She believed she could accept any person regardless of looks or condition, as long as that person held onto her hand like Teddy did, like life itself depended upon it. Which it did, in both directions.

“My name is Teddy the Wreck, which many people over the harsh years have called me. I am not a pretty boy or a handsome dude, but a bent and feeble middle-aged man lost for his whole life until I found your hand in mine and knew at that second the purity at the touch, the kindness lingering there within you in this darkness that life is, felt your beauty in the touch. I’ve never known love, but feel it oozing about inside me, taking over me. Is it supposed to be like that? “

“I don’t know either,” Mere Alice replied. But I feel the real warmth in your hand that must be in your heart. It’s almost breaking my heart apart to sense it, to know it, here in this darkness about us.”

“I hope I don’t scare you away in the sunlight when we see it.,” Teddy said.

Mere Alice replied, “I don’t care if you’re the Devil yourself. This is the first time in my life that a person’s hand told me a message I never dreamed of, never wondered about.”

And she set about to have a doctor give him exercises to help his back, which worked quite well, and when he finally put on a good pair of boots, he was almost upright as any man. The pair of them left their hideaway and went to work for a wealthy rancher. The pair of them gave that man ten years of honest labor and found some ingenuity to help make the ranch a special place to work.

The rancher lived in a splendid house with two great rooms out front and all other rooms off behind them, including the kitchen. They convinced Karl Tarbox, the rancher, to convert one of the front rooms to a cafeteria-style room where they fed every ranch hand a suitable breakfast and at night a sumptuous evening meal, all kinds of hands helping out with the dish work and serving/clean-up tasks. The Tarbox Ranch, the KT-Niner became the place to work. It was the highlight of the whole southwest.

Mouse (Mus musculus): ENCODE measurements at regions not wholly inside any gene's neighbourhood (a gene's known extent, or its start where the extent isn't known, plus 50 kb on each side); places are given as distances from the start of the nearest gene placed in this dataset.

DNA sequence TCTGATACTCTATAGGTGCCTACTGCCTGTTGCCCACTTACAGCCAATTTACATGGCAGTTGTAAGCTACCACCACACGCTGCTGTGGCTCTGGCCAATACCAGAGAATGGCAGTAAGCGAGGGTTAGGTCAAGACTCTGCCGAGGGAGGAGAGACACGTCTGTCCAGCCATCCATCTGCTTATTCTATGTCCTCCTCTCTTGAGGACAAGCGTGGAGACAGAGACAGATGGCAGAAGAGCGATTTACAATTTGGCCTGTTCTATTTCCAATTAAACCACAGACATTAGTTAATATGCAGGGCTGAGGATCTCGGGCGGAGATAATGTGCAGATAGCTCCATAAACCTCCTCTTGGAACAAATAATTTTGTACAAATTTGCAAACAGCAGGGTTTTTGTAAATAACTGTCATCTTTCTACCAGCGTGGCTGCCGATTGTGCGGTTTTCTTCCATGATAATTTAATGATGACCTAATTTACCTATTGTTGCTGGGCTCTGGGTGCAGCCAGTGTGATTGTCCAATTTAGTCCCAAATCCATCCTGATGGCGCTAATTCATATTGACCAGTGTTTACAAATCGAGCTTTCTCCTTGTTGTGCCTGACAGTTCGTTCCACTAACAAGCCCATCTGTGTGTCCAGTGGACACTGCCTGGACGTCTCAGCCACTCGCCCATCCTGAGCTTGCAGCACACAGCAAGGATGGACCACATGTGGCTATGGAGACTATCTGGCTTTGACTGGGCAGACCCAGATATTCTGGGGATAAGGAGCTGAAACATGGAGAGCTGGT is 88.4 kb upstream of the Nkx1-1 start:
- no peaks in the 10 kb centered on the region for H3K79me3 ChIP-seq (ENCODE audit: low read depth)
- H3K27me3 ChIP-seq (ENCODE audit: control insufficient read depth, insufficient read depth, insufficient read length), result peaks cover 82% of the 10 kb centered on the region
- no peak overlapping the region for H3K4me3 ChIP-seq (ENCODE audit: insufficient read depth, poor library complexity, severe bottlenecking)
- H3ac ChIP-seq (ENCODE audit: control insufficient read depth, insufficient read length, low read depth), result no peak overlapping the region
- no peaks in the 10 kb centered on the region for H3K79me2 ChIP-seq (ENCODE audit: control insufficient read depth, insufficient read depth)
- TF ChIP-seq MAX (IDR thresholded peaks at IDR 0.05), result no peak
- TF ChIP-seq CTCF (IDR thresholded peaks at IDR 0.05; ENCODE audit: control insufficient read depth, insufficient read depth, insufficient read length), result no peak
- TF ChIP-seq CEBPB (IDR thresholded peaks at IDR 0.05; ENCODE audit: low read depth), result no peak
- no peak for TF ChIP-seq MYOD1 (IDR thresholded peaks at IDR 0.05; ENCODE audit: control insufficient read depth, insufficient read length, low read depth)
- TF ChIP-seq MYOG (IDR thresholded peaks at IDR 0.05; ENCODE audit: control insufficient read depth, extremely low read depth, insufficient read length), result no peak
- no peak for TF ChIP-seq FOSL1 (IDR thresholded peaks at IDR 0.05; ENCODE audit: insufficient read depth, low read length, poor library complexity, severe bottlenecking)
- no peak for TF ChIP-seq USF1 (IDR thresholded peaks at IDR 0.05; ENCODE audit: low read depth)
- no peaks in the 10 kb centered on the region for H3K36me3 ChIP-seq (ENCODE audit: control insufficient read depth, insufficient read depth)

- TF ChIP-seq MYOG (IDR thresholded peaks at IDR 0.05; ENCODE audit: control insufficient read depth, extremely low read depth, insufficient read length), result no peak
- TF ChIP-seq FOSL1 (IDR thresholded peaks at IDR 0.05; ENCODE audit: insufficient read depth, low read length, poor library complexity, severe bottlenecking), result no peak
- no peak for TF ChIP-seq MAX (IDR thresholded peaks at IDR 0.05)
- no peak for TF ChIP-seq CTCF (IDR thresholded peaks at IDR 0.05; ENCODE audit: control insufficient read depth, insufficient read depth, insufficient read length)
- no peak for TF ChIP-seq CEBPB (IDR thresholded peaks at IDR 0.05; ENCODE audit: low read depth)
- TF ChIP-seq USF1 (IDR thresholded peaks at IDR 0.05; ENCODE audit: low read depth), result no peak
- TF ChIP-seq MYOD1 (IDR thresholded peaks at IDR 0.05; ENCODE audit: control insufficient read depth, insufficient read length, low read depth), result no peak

When Tarbox lost his only son in a stampede, and his own health started to sink and dwindle into a large chunk of sadness and he was morosely overcome, he made up his mind to leave them, Teddy and Mere Alice, his property, make then landowners, put them at the other end of the scale from their origins,

Few complaints arose about that matter, like from a distant cousin who tried to steal the property bud was quickly put in his place when Tarbox had a great party to make his announcement and treat Teddy and Mere Alice to the time of their lives. People all over, seeing what had been done to the KT-Niner, saluted him as a most just man and Teddy and Mere Alice as provident receivers of good will and surely a bit of love in the mix.

Karl Tarbox’s death was saluted and honored with a joyous wing-ding befitting the occasion and the marriage of Teddy and Mere Alice, and the two poor lost souls who met in a dark cave, became true landowners in the heart of Texas, as many Texans were apt to say, “There ain’t no place else like it.”